Thinking on my feet (well my backside actually, I was sitting in a cafe at the time) I came up with a new plan.  If I could not visit Wolli the Suburb then Wolli the Creek would be my destination.  Wolli Creek flows a few kilometres from my home gradually intersecting with the noxious flow that is the Cooks River at the aforementioned suburb that I wouldn't be visiting.  My walk would take the form of a rough triangle.  The land between Wolli Creek and the Cooks River consists of a low hill occupied by the suburbs of Earlwood and Undercliffe, territory somewhat familiar to me as my Mother was raised there.  I would walk along the base of the triangle to Earlwood, over the top of the hill and then follow the valley of Wolli Creek to its meeting with the river whereupon a sharp left turn would enable me to follow the river back home.  It also had the advantage that I would be able to stroll through the Wolli Creek Nature Reserve.

Wolli Creek Nature Reserve exists for the usual reason.  Successive state governments having been foiled in their plans to smother the area in concrete by the protests of residents have reluctantly given formal approval to an established fact and provided the shreds of bushland along the creek valley with an official right to exist.

I set off full of hope into the cool, cloudy day.  It had been raining all week and I was a little afraid that I would be caught in a downpour.  I needn't have worried, a short while later I was gasping up the hill towards Earlwood in the blazing sun having removed as much of my clothing as decency (and the law) permits and noting that once again I had managed to come out without a hat.  A lesser man might have fled for home but I am made of sterner stuff, sunburnt sterner stuff, but sterner stuff nonetheless.  My destination was Girrahween Park just over the top of the hill which connected with the reserve (and which I got lost in as a small child).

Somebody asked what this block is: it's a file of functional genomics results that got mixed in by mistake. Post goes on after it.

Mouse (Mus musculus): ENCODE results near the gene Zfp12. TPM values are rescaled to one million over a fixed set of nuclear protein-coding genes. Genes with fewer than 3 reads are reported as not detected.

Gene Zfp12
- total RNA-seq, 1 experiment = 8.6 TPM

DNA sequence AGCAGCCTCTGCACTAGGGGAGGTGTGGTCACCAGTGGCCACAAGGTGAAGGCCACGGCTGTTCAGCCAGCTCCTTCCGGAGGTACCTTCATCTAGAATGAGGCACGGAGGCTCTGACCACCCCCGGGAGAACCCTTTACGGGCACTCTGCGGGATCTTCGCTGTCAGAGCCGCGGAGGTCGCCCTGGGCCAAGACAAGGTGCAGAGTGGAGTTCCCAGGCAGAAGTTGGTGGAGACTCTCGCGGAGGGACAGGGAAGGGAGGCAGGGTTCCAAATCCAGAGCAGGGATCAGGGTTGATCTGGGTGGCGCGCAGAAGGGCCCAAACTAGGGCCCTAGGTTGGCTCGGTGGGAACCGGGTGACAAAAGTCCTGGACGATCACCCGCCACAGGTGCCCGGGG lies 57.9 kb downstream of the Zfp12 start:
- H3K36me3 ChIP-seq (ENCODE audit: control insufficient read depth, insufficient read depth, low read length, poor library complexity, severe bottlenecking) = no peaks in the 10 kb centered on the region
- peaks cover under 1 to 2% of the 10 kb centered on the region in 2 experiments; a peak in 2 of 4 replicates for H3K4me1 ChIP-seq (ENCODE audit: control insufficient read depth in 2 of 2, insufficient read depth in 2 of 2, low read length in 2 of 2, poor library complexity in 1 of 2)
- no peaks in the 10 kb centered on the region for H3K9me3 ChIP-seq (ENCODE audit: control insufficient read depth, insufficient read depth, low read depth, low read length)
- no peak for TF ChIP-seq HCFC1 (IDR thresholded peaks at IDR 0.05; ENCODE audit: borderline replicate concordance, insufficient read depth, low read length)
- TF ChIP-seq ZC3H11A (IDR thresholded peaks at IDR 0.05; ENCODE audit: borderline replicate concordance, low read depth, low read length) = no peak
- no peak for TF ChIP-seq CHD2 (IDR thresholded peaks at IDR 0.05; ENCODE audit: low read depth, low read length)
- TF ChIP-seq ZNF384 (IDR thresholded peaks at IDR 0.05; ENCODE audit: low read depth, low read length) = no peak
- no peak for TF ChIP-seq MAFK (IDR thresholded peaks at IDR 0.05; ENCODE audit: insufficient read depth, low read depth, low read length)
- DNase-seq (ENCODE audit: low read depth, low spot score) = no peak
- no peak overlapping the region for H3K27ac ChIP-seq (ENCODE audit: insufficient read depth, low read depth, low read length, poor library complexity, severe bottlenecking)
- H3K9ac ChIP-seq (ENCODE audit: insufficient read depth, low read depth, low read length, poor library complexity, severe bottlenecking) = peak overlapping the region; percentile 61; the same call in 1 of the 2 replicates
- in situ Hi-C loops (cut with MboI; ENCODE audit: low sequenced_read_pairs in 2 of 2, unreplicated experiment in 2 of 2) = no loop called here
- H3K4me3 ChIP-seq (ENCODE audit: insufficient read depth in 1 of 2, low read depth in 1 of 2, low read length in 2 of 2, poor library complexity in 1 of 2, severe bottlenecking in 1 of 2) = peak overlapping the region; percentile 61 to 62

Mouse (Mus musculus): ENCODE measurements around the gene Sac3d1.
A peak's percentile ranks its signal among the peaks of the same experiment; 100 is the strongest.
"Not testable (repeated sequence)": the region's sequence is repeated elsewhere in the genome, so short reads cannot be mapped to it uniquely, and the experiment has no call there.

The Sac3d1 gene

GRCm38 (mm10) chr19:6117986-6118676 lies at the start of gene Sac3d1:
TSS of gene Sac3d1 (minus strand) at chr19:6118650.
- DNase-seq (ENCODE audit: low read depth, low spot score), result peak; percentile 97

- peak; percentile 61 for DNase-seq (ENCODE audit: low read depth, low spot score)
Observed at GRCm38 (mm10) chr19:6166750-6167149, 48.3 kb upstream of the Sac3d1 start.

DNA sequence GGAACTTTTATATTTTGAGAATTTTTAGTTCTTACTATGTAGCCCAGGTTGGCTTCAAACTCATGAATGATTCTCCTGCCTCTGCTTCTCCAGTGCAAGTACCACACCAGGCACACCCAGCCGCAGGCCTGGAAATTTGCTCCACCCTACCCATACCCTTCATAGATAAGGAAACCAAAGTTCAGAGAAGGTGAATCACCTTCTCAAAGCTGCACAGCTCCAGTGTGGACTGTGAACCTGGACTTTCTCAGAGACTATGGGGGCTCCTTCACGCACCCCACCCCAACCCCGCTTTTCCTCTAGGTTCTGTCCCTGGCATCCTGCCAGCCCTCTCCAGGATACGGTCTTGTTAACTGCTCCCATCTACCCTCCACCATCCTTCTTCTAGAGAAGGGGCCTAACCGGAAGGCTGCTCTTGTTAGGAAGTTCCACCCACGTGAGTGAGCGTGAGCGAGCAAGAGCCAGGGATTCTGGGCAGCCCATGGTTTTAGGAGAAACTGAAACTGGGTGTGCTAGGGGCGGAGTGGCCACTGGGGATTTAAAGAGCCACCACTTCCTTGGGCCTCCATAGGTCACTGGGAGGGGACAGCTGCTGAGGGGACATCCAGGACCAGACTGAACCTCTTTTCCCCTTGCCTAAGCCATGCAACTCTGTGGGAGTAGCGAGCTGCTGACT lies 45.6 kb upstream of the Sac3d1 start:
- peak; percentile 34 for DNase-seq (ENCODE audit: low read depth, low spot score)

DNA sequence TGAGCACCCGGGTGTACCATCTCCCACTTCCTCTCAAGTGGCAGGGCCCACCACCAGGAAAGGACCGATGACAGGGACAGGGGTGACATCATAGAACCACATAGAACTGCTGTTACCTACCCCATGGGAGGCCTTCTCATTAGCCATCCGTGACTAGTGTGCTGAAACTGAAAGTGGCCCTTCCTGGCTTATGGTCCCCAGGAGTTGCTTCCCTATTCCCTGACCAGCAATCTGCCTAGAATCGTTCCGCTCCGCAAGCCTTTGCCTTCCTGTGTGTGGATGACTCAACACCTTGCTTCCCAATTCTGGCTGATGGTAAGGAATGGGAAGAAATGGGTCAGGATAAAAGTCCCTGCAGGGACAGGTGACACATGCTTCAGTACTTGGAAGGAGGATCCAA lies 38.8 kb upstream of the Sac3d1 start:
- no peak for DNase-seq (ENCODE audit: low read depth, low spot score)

Once in the park I was sheltered from the worst of the sun (ie I burnt without being aware of the fact) and struck off towards the creek and its junction with the Cooks River.  There is an established walking track so I wasn't exactly hacking my way through the wilderness with a machete (which was good as I had left my machete at home along with my hat) but I was able to stroll along surrounded by trees and bush with nothing to hear except the song of birds, the rustle as insects and lizards fled my approach, the buzz of a nearby chainsaw, the rattle of trains and the chatter from other people who kept on popping up at inconvenient moments walking their dogs, their children and occasionally each other.

Ah yes, far from civilisation

It will have been noticed, if any of you have been paying attention, that a lot of my walks seem to involve creeks or rivers.  The simple reason is that these are the parts of land that are the most difficult to build on and therefore stand a better chance of having actually survived with a portion of the natural environment intact or at least intact to the untrained eye.

I was a little surprised at the presence of people, if I had done a little more research I would have realised I was walking along the Two Valley Trail which is popular for recreation.  Fortunately there weren't too many people out and I was able to spend most of my time alone in nature apart from the trains and the chainsaw and the frequent glimpses of housing and industrial estates (which I have carefully excluded from the photographs).

I took a photo of a rock.  In my defence it was a big rock

From time to time handsome sandstone outcrops stopped and posed for photos.  I took the one above after waiting patiently for five minutes for another walker to get the hell out of the way.  To give her and her partner time to get out of the way I hung around at the outcrop for several minutes no doubt screwing up the photo opportunities of those who came after me.  Eventually I moved on and headed towards what turned out to be the highlight of my walk.

A sign, not unadorned with guano, announced that the area I had entered was a camp for the grey headed flying fox.  I was cautioned against approaching any such bats that I might see lying on the ground and was informed that the bats carried a virus that could be harmful to dogs and humans.  Therefore I was strictly enjoined against permitting my dog to eat them as it might kill the dog (it probably wouldn't do the bat any good either).